The Right Coast
August 19, 2004
Recommendations from Professors
By Tom Smith
With all respect to Eugene, I think recommendations from the professors of applicants for law professor jobs are a waste of time. Rarely, the recommendation will say something impressive, like "this is the best student I have had in 20 years of teaching," and be from somebody not given to exaggeration. Usually, however, all the letter does is prove that the student took the time to suck up to the professor recommending him. Indeed, while such a study would make one unpopular, I would bet a survey of the most overrated, tedious and puffed-up law professors in the academy would reveal that they were, by objective measures, such as grades, less qualified than others, but that they got their job because some worthy intoned that "he (or very frequently she) is the best student I have blah blah blah."
At Yale, the upsucking was a veritable industry. It got to the point that I suggested that professors announce at the end of class that those students who wanted merely to suck up please wait for those who had genuine questions. Of course, this was naive, because it overlooks the fact that one of the most effective upsucking techniques is to ask a question that reveals that you have thought long and deeply about your professor's profoundly dumb idea. I suppose that this is, in fact, a valuable skill in the academy.
In my limited experience, having recommendations from large gorillas matters a lot more if you are trying to get a job at a top ten law school, and you have not yet written any of the brilliant articles you have convinced someone you someday will.
Most of the recommendations stuff is just old boy and girl networking. What you really want is some sort of objective measure of a person's talent. This is why gold medals at the Olympics are not awarded on the basis of who has the best letters. "Without a doubt, Sally Salmon is the fastest swimmer I have ever had the privilege to coach in my blah blah blah." I would like to see professorships awarded by examination, as for example fellowships at All Souls at Oxford are, though I imagine that process is probably more corrupt than it looks, fetching female scholars doing well in a way that rather defies the laws of statistics. Awarding jobs on the basis of a track record of published articles is sensible, of course.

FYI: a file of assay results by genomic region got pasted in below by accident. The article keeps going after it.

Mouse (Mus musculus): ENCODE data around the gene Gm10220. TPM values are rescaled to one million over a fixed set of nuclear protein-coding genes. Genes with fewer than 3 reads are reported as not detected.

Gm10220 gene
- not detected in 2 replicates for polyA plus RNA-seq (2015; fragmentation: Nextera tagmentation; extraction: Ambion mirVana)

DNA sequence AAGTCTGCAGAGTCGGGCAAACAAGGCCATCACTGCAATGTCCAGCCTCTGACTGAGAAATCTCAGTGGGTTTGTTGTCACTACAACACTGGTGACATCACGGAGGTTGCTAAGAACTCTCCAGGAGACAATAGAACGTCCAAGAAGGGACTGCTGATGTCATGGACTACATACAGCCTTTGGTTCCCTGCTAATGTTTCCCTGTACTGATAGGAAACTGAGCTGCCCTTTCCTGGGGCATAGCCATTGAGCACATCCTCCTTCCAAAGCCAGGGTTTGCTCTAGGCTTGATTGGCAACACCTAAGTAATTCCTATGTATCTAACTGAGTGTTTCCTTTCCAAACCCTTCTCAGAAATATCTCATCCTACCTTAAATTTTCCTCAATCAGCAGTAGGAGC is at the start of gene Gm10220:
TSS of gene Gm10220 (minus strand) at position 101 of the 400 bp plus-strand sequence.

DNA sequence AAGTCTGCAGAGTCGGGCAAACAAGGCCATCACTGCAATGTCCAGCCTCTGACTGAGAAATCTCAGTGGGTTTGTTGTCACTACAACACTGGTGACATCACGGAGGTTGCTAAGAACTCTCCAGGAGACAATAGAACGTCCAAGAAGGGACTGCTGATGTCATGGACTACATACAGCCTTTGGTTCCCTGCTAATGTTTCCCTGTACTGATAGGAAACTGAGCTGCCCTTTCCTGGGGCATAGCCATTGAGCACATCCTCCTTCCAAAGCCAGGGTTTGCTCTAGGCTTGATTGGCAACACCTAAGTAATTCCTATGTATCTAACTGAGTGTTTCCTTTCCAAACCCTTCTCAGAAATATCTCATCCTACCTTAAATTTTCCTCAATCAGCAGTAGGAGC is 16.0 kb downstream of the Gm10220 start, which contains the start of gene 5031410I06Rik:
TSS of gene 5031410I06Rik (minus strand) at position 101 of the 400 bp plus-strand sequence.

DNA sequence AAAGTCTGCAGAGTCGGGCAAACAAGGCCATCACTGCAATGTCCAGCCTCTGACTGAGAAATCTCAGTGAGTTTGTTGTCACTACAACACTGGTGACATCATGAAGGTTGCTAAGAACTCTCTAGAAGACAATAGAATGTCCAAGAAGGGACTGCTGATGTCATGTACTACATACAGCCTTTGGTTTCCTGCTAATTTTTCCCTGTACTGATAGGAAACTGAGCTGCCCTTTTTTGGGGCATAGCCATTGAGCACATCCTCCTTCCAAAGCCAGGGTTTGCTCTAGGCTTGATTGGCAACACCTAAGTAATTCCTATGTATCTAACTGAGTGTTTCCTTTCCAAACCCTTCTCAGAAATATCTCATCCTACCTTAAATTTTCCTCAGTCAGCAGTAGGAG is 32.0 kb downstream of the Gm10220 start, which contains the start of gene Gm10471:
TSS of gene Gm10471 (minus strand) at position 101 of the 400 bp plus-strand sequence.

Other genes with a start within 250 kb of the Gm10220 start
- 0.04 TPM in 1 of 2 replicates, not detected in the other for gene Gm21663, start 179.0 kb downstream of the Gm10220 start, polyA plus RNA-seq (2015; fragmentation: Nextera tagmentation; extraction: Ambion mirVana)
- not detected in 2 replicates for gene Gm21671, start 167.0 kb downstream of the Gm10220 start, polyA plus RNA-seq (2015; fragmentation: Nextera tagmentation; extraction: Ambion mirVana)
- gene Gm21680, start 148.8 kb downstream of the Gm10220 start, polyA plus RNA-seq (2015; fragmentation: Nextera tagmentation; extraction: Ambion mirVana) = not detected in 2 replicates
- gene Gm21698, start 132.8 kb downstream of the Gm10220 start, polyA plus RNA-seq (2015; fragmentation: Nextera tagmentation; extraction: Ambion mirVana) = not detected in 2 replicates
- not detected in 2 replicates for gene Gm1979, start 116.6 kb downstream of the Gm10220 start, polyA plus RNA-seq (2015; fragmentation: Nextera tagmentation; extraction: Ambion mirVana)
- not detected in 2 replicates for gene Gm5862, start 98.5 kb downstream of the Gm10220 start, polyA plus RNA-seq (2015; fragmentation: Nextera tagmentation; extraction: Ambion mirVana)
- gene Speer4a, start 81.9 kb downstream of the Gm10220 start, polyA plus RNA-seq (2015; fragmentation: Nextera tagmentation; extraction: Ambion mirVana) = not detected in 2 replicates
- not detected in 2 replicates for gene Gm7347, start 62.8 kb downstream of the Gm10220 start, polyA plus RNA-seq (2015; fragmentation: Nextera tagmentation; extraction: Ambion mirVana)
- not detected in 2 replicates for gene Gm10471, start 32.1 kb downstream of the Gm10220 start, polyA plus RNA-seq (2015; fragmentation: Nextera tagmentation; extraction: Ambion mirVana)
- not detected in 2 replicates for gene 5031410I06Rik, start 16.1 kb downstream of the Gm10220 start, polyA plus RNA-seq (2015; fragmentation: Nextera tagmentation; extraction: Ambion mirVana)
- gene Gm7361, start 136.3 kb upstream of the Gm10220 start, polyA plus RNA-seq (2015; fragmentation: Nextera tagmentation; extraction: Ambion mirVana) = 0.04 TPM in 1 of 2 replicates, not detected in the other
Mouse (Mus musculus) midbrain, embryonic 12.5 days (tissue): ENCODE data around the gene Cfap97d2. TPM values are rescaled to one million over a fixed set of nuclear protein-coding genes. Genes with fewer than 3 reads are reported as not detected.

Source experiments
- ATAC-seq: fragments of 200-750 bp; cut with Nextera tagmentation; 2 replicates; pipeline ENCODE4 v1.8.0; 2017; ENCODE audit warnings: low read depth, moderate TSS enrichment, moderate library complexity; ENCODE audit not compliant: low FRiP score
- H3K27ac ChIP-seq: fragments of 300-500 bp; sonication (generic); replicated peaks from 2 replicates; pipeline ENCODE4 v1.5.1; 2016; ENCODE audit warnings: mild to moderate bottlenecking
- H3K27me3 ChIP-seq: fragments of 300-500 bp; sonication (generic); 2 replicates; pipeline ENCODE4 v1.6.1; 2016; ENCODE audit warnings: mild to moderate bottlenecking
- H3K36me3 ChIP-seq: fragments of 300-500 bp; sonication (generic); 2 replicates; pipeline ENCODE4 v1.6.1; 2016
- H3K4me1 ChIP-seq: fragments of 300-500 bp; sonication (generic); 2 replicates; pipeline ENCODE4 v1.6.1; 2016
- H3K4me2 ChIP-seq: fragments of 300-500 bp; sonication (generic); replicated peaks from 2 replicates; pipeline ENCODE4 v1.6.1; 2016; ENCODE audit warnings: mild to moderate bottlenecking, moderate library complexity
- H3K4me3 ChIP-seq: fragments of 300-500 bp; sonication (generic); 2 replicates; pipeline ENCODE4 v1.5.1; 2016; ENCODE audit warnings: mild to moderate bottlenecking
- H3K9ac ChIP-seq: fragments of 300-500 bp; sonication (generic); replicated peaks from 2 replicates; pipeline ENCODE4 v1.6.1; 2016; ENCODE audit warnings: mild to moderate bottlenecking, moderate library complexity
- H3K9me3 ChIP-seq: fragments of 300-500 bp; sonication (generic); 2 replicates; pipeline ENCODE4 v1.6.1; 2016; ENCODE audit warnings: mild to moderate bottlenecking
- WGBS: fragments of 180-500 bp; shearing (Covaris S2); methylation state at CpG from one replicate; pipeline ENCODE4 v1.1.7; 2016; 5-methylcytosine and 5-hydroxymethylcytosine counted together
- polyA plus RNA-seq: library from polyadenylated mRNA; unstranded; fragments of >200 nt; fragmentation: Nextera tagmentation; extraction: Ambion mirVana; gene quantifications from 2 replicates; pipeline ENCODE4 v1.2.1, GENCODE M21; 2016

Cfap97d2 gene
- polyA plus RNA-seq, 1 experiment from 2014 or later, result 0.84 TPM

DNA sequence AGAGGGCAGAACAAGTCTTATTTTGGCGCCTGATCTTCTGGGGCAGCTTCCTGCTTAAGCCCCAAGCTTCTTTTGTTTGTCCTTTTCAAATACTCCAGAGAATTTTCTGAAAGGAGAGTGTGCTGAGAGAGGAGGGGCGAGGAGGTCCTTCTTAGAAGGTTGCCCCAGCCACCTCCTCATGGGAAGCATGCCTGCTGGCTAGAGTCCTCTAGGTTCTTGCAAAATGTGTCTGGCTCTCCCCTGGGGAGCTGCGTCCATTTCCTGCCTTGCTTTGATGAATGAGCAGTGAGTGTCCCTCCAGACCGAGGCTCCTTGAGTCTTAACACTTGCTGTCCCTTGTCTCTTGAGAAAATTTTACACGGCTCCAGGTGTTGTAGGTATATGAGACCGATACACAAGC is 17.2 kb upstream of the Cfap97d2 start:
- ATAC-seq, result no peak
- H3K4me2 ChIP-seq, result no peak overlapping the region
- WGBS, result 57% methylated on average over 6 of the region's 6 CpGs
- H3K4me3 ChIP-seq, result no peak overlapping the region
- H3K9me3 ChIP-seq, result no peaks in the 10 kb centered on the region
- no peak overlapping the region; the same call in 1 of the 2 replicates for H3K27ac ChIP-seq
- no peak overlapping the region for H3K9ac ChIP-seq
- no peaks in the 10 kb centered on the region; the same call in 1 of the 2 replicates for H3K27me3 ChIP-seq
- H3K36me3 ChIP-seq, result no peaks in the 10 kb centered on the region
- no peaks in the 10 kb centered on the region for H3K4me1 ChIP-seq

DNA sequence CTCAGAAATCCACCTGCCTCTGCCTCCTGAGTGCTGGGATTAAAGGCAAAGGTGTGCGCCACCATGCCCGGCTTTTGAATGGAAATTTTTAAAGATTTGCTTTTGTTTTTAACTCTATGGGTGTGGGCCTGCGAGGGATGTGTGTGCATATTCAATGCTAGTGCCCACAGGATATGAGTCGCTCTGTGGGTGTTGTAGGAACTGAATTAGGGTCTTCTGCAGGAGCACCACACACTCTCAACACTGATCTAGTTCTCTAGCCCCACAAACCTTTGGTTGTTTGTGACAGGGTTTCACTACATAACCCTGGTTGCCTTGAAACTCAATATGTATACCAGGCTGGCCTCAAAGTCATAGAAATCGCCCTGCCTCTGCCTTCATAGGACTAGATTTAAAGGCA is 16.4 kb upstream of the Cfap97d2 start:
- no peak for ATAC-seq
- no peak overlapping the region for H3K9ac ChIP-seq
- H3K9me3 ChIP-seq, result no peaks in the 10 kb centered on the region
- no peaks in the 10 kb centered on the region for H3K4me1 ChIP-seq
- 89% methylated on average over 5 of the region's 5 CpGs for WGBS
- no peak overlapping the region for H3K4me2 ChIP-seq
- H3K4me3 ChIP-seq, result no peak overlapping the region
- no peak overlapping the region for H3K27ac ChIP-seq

Ah, but I am leaving out that inestimable quality, colleagiality. This is the quality that junior, untenured faculty members display in sucking up to more senior faculty members, no matter how unworthy of admiration they may be. And true enough, the knack for it can be demonstrated by one's upsucking skills as a student. I remember a particularly gagging meeting I had with professor-maker Bruce Ackerman at Yale, in which I had gone to ask him how one went about becoming a law professor. (That's how dumb I was.) He replied "It's simple. You have to make us like you." I managed to stop myself from saying "But what if I think you're a dick? Could you still like me?" Nevertheless, it was a truly yucky moment. I ended up hitting it off with Bob Bork, which probably explains a lot about me. In spite of his demonic reputation and admitted appearance (he is proof that not everyone should be allowed to make their own decisions about facial hair), Bork was as nice a man as you could hope to meet, in a rather shy way, and very smart.
Come to think of it, Eugene is right. In this fallen world, students who want to be law professors when they grow up should find some professors, preferably those with vast influence, and attach to them like a lovable leech. Disgusting, but true.